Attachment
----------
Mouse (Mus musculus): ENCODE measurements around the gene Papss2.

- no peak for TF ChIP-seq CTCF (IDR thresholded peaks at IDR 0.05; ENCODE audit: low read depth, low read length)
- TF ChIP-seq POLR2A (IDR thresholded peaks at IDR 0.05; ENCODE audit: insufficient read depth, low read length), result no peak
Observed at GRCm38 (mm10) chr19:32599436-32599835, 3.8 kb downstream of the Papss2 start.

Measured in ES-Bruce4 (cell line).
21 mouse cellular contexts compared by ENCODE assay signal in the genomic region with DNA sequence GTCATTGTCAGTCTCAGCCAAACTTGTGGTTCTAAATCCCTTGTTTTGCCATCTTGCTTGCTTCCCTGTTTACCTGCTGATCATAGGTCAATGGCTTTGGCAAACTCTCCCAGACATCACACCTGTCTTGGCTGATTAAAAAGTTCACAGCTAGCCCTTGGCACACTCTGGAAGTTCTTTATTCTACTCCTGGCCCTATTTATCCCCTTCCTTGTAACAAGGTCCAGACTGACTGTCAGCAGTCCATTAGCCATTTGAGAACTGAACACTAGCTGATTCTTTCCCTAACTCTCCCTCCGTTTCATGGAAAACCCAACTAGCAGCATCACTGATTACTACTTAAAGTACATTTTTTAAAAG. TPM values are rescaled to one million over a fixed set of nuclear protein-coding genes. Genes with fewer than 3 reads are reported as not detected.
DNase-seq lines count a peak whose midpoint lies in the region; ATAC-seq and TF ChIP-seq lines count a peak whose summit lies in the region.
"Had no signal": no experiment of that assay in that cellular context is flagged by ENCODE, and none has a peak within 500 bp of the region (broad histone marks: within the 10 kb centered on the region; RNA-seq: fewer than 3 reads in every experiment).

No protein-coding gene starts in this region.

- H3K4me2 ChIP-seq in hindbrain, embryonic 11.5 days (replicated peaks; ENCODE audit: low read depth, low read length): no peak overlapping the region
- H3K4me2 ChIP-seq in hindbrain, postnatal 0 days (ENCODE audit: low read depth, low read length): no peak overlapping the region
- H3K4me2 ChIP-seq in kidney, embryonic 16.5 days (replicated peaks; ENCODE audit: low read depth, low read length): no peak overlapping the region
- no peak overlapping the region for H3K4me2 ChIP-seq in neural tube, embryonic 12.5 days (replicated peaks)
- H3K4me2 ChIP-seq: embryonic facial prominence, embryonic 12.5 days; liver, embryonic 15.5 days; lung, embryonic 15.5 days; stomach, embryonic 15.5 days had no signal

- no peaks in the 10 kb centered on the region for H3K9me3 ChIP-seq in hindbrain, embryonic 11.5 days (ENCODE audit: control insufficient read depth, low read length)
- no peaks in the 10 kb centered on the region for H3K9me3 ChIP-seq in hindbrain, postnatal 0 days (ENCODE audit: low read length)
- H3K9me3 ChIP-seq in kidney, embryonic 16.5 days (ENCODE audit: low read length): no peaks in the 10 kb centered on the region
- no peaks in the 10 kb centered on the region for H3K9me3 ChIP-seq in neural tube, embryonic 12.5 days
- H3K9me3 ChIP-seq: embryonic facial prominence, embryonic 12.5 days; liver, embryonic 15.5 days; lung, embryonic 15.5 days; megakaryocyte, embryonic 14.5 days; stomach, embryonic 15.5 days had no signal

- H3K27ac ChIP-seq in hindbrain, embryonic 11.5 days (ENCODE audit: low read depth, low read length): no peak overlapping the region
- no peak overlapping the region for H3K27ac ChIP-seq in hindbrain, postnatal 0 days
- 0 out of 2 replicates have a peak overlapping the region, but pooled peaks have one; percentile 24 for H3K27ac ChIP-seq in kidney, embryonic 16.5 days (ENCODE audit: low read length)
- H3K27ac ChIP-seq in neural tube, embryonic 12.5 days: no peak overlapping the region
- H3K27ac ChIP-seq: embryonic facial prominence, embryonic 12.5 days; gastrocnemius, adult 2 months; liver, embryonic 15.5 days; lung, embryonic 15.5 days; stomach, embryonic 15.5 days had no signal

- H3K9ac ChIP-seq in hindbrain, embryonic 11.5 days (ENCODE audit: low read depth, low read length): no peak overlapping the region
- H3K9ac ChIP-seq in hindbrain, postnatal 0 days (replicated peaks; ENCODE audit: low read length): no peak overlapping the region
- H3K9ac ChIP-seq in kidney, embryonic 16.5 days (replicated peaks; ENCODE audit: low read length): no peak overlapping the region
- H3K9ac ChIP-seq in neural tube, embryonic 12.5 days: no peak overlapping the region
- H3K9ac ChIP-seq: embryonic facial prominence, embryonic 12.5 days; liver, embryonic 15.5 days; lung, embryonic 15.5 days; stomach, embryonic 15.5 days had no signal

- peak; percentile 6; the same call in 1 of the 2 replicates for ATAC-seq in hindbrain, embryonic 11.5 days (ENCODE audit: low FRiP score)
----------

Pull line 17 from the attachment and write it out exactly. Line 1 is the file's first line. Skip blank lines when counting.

- H3K9me3 ChIP-seq in kidney, embryonic 16.5 days (ENCODE audit: low read length): no peaks in the 10 kb centered on the region